Overview of Canine Lethargy
Lethargy is a state of drowsiness, inactivity, or indifference in which there are delayed responses to external stimuli such as auditory (sound), visual (sight), or tactile (touch) stimuli. Lethargy may also refer to the general malaise and decreased activity exhibited by dogs that do not feel well.
Lethargy is a nonspecific sign associated with many possible underlying systemic disorders. It may have little to no impact on the affected individual; however its presence may represent severe or life-threatening illness. Lethargy of more than a day’s duration should not be ignored, and should be addressed, especially if it persists.
General Causes of Canine Lethargy
What to Watch For
Diagnosis of Lethargy in Dogs
As lethargy is a very nonspecific sign and is associated with dozens of physical ailments, baseline laboratory tests are useful in identifying any systemic abnormalities that should be pursued with further testing. Examples of these baseline screening tests include:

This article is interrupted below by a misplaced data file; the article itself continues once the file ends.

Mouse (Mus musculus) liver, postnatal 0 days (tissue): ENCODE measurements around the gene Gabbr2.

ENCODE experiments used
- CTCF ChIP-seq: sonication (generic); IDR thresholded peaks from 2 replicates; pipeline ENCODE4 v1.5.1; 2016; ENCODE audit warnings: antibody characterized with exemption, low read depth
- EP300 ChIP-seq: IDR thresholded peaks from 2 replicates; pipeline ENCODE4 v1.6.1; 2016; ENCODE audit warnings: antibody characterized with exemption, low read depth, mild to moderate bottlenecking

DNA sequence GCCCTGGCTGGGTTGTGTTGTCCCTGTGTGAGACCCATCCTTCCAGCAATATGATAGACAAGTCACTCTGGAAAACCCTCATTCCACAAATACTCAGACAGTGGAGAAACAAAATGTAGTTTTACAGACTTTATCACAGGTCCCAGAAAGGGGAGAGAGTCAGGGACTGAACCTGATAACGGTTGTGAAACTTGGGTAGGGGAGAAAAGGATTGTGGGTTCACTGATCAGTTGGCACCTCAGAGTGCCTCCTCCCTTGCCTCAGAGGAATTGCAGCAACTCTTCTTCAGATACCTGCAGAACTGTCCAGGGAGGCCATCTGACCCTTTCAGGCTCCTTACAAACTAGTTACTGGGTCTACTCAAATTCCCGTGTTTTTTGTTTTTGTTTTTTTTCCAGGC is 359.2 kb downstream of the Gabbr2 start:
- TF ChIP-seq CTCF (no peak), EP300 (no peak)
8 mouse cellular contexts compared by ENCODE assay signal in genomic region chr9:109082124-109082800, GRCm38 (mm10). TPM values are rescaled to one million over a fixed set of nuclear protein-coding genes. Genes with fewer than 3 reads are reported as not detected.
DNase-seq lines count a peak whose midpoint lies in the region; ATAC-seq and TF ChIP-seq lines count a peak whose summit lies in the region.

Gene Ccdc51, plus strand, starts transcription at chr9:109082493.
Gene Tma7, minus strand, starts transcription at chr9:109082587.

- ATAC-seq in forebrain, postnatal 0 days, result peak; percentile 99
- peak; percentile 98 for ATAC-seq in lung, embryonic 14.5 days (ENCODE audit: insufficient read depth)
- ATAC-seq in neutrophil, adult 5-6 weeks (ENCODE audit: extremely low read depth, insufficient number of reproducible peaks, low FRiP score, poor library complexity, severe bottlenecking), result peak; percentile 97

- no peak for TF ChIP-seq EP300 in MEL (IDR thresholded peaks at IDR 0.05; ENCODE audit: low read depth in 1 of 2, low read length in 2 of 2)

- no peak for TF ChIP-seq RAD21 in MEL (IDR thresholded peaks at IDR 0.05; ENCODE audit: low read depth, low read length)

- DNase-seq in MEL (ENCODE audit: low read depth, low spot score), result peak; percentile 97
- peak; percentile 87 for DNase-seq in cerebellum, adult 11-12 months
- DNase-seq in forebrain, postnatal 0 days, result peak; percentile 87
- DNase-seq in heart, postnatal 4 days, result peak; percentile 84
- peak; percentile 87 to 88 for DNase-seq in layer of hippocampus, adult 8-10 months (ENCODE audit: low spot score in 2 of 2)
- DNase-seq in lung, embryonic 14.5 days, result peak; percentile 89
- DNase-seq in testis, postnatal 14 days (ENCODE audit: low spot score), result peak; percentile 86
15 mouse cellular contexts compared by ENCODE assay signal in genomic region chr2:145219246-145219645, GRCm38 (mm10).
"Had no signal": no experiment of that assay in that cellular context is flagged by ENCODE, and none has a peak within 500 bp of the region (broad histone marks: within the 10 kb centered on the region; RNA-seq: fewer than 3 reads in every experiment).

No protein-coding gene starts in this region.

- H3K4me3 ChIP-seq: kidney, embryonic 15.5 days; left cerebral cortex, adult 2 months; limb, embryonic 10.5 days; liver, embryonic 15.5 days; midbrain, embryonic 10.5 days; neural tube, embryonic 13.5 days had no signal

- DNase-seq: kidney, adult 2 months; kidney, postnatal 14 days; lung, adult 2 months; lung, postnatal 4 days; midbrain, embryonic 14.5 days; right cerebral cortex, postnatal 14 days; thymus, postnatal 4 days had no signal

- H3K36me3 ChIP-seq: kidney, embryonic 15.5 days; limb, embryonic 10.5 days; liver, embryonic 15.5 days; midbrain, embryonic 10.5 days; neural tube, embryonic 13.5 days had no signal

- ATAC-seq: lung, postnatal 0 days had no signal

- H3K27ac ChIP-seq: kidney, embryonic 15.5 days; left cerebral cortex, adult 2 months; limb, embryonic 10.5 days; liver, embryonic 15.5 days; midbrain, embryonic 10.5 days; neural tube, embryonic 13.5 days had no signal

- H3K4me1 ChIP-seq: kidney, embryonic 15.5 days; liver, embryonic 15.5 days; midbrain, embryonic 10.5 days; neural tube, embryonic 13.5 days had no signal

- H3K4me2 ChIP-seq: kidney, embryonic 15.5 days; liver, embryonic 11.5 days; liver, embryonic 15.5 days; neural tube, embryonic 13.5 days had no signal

If baseline tests are inconclusive or if abnormalities are detected, your veterinarian may consider doing additional diagnostic tests, such as:
Treatment of Lethargy in Dogs
When the underlying problem is unknown, it may be difficult or even impossible to treat lethargy symptomatically. Identifying an underlying cause is essential in determining the appropriate treatment plan and care of the patient.
Once therapy has been instituted administer any prescribed medications as directed by your veterinarian. Observe your pet’s general activity and appetite, and notify your veterinarian if any of the symptoms worsen or change.